February 15 2023


We are working on it… please keep checking often!

10:00 AM – 10:20 AM (PST):

Meet your fellow Leaders, visit Exhibitors

10:20 AM – 10:35 AM (PST):
Richard Greenberg

Welcome Address

10:35 AM – 11:20 AM (PST):
Ira Winkler

Opening Keynote

11:20 AM – 11:40 AM (PST):

Break and Vendor Expo

11:40 AM – 12:40 PM (PST):

Roundtable Discussions:

12:40 PM – 2:00 PM (PST):

Lunch and Vendor Expo

2:00 PM – 2:45 PM (PDT):
Moderator: Richard Greenberg

2:50 PM – 3:35 PM (PDT):
Javier A. González


3:40 PM – 4:25 PM (PST):
Ross Delston


4:25 PM – 4:45 PM (PST):

Break, visit Exhibitors

5:35 PM – 6:20 PM (PST):
Malcom Harkins

Closing Keynote:

6:20 PM – 6:30 PM (PST):
Haral Tsitsivas

Closing Remarks

6:30 PM – 8:30 PM (PST):

Happy Hour

Talk Descriptions:

We are working on it… please keep checking often!

Horizon Level Room

2:25 PM – 3:05 PM (PDT)

“Highway to the Logger Zone: Enabling High Speed Big Data Analytics with a Multi-Terabyte Logging Pipeline Strategy”

Gal Shpanter

CISOs are being inundated with requests to exploit telemetry from old and new log sources, not to mention old and ‘new’ ideas about what to do with those logs. While most of this intense marketing is focused on ‘helping’ you make decisions on which techniques and tools will help you search and analyze the logs (ML/DL/AI, ELK/Splunk/Backstory/Sentinel/etc), very little attention is paid to the critical but non-sexy plumbing that gets the logs from their sources to the different tools that use those techniques (the sexy stuff…)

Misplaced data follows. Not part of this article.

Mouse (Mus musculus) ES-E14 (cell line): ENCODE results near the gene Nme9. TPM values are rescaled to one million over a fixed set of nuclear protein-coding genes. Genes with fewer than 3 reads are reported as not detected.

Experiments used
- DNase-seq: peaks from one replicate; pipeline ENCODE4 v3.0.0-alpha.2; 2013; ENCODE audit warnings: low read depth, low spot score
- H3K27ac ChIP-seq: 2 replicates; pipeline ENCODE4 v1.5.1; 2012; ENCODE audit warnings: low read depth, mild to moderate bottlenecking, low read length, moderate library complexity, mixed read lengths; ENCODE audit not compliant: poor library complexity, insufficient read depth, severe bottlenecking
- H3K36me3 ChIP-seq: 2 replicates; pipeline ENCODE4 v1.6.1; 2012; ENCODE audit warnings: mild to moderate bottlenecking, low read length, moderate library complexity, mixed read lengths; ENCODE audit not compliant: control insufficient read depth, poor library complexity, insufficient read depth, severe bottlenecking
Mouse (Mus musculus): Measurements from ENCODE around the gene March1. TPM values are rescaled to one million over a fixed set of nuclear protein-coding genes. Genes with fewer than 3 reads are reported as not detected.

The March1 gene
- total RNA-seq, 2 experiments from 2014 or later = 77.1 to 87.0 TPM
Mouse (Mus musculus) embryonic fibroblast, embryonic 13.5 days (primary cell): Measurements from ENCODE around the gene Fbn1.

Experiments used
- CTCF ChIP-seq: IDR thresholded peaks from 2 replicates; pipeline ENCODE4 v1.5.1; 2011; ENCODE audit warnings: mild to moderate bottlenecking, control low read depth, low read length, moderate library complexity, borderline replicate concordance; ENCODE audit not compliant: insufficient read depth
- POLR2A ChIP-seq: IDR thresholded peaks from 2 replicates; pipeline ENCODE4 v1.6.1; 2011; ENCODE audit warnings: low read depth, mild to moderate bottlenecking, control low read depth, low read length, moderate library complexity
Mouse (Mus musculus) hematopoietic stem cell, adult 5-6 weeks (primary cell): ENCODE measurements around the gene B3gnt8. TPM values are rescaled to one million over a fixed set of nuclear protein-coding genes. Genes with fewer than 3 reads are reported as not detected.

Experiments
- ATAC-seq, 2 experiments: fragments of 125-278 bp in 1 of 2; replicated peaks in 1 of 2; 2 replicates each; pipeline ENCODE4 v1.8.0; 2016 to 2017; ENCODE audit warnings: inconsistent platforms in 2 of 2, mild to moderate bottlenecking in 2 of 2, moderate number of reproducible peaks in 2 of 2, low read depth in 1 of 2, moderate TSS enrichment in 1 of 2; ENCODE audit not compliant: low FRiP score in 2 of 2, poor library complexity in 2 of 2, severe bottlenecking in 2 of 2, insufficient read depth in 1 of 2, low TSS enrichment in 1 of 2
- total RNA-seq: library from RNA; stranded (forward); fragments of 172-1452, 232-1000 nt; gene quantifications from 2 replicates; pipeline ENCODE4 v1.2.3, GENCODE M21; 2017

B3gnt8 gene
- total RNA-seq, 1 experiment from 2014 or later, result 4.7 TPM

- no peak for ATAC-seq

Even a remotely realistic PoC for a new analytical platform can be a daunting task, since these logs over here have to get to that platform over there… in the right format/schema/latency appropriate for that particular test case, in addition to where they currently need to be.
This talk focuses on the fundamental plumbing problem, and answers the following questions at a management level, with key Dos and Dont’s for each of these questions that you can take back to your org next week. You can benefit from this talk without having to know the technical difference between syslog and a distributed commit log:
• How do I estimate the size of this effort? Gigabytes become terabytes, terabytes become petabytes… faster than we’re ready for them. What is a realistic approach to getting the most out of your current logs: Capturing them in a scalable and forward-compatible pipeline, analyzing and transforming them in real time, then distributing them to where they need to go?
• How do you onboard new sources to get business value out of previously unexplored logs?
• How do I future-proof my logging strategy, so that if I need to add/remove/upgrade analytical and storage products and services, I’m not stuck re-building the logging infrastructure before I can benefit from those changes?
• How do I get my CTO/CIO/CFO colleagues to work with me on this logging strategy? What do they get out of this?
• How do you reduce MTTD/MTTR with a logging strategy that enables real-time work, while also enabling long time-horizon batch analytics and cold storage for DR/BCP?
• How do I get cybersecurity value out of non-‘cyber’ sources by leveraging this logging strategy?
• How do I save money on the ‘water meter’ costs that many analytics platforms charge, so that I’m paying for a good signal-to-noise ratio and not just shoving a lot of useless information into an expensive tool? (FYI: You pay for this noise three times: Ingestion-point water meter costs, storage, and query performance).
• What is the order of operations involved in terms of hard dependencies vs parallel work, so that you can minimize time-to-value, while preserving your future options and avoiding vendor lock-in?
• What tools are available for on-prem and cloud environments?